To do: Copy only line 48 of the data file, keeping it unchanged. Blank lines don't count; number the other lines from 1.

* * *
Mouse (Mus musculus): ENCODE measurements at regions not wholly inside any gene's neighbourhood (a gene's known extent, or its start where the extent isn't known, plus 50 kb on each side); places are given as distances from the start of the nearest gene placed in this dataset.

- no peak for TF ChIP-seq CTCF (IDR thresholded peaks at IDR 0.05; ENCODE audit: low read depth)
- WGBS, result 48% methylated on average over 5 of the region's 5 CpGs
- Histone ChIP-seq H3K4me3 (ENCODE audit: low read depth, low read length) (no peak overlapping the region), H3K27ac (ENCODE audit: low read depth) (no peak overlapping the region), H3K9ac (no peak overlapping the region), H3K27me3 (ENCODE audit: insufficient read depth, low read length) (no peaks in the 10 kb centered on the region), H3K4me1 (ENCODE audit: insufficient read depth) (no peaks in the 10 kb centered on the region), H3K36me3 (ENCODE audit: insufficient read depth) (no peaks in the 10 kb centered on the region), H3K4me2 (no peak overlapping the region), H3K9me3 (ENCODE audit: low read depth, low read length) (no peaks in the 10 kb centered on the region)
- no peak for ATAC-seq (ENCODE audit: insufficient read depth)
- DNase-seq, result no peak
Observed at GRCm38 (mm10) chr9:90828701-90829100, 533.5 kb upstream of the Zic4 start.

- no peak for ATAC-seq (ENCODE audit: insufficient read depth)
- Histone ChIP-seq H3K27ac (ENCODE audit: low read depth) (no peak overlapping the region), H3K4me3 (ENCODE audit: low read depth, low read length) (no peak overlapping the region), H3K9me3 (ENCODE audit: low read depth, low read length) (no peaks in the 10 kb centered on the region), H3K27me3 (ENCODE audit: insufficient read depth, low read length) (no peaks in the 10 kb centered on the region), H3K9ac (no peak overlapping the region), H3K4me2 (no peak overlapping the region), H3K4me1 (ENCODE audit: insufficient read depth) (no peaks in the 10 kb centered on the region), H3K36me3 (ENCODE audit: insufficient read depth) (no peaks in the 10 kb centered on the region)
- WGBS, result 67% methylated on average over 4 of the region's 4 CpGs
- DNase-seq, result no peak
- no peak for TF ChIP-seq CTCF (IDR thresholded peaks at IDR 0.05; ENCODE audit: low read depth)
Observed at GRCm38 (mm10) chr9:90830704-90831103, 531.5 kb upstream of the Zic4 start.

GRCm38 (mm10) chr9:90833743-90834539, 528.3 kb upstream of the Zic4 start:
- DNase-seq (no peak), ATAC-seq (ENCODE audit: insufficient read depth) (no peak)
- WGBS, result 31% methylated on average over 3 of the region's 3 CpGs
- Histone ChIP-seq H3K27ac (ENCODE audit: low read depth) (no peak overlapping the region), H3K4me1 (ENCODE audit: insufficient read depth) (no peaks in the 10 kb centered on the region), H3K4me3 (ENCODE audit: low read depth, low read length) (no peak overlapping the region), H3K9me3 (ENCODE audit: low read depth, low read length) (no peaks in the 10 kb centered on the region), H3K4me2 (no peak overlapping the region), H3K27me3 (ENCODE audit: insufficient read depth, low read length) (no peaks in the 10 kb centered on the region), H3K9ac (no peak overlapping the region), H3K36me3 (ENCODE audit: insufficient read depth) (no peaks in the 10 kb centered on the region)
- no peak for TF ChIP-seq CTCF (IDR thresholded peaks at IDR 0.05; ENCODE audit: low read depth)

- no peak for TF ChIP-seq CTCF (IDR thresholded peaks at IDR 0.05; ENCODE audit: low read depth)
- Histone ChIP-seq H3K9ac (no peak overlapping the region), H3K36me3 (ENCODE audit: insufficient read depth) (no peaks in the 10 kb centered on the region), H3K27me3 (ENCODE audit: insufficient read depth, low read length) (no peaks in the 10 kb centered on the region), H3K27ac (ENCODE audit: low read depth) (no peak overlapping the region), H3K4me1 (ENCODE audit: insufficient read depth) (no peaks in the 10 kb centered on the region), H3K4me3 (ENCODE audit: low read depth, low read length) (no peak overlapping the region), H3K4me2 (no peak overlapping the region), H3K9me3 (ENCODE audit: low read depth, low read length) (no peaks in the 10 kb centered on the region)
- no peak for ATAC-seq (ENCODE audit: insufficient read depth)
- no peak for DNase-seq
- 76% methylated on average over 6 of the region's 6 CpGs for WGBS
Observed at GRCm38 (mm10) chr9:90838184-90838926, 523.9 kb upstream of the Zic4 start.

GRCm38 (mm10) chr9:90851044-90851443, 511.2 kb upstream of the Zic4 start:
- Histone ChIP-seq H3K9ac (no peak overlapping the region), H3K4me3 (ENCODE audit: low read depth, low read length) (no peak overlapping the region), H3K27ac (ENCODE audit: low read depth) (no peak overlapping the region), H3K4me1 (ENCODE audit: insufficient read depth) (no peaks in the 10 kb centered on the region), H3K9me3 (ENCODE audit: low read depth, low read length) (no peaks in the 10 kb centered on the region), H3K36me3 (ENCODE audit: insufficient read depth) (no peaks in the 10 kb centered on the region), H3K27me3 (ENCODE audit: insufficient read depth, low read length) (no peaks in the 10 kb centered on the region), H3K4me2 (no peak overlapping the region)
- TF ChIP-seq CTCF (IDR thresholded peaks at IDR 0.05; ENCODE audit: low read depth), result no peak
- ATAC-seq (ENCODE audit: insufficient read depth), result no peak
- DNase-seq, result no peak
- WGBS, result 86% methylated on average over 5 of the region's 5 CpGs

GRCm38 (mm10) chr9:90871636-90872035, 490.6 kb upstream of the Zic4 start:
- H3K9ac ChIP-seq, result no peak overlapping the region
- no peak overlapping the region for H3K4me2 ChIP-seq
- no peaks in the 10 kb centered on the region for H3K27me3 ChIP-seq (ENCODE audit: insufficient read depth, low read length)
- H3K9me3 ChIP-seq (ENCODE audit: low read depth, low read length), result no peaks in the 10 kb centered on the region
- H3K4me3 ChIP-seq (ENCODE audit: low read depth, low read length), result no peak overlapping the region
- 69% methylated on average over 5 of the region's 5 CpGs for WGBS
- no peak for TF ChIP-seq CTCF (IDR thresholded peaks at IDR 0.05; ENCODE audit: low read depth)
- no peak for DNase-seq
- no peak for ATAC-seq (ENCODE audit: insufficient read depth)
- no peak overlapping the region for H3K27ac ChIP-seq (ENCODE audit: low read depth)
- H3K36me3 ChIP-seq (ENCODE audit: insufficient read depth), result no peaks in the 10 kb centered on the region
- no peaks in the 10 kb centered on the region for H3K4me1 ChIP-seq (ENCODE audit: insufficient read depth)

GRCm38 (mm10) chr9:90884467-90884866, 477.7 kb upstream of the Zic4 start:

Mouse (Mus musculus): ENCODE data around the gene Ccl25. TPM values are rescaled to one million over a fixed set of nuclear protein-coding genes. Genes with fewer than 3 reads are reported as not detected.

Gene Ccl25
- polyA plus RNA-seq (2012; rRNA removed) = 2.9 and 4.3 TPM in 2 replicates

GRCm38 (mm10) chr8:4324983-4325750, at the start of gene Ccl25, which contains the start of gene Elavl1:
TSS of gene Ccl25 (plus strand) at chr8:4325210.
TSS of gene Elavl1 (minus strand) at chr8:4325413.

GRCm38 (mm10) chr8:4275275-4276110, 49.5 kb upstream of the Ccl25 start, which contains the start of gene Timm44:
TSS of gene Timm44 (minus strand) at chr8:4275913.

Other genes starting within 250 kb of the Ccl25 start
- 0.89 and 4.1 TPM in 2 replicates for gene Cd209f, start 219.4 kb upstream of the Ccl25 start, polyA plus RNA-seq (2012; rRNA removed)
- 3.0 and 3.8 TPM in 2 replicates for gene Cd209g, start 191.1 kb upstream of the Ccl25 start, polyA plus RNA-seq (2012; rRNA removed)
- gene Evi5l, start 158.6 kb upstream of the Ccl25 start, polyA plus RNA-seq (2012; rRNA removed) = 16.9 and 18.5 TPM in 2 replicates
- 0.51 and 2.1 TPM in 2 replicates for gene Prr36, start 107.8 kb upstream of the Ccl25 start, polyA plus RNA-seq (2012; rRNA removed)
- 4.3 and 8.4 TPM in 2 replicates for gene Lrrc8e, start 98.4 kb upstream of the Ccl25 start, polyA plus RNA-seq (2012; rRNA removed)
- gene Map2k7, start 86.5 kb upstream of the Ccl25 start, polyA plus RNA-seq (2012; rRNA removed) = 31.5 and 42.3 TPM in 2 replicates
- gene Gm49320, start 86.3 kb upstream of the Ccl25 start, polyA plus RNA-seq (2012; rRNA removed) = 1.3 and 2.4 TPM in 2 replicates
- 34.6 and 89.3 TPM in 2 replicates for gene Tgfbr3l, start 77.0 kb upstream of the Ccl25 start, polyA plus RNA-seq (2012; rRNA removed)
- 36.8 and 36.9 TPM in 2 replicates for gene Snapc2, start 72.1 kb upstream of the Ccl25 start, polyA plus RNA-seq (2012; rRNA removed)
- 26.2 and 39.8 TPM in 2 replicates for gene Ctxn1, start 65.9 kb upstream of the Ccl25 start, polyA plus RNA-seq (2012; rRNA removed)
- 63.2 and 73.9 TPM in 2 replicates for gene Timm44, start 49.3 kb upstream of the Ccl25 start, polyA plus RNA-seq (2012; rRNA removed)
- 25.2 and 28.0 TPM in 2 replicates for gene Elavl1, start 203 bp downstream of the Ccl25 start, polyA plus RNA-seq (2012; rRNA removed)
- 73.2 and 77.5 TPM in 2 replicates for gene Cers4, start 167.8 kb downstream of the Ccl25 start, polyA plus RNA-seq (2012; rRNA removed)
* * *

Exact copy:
GRCm38 (mm10) chr8:4324983-4325750, at the start of gene Ccl25, which contains the start of gene Elavl1: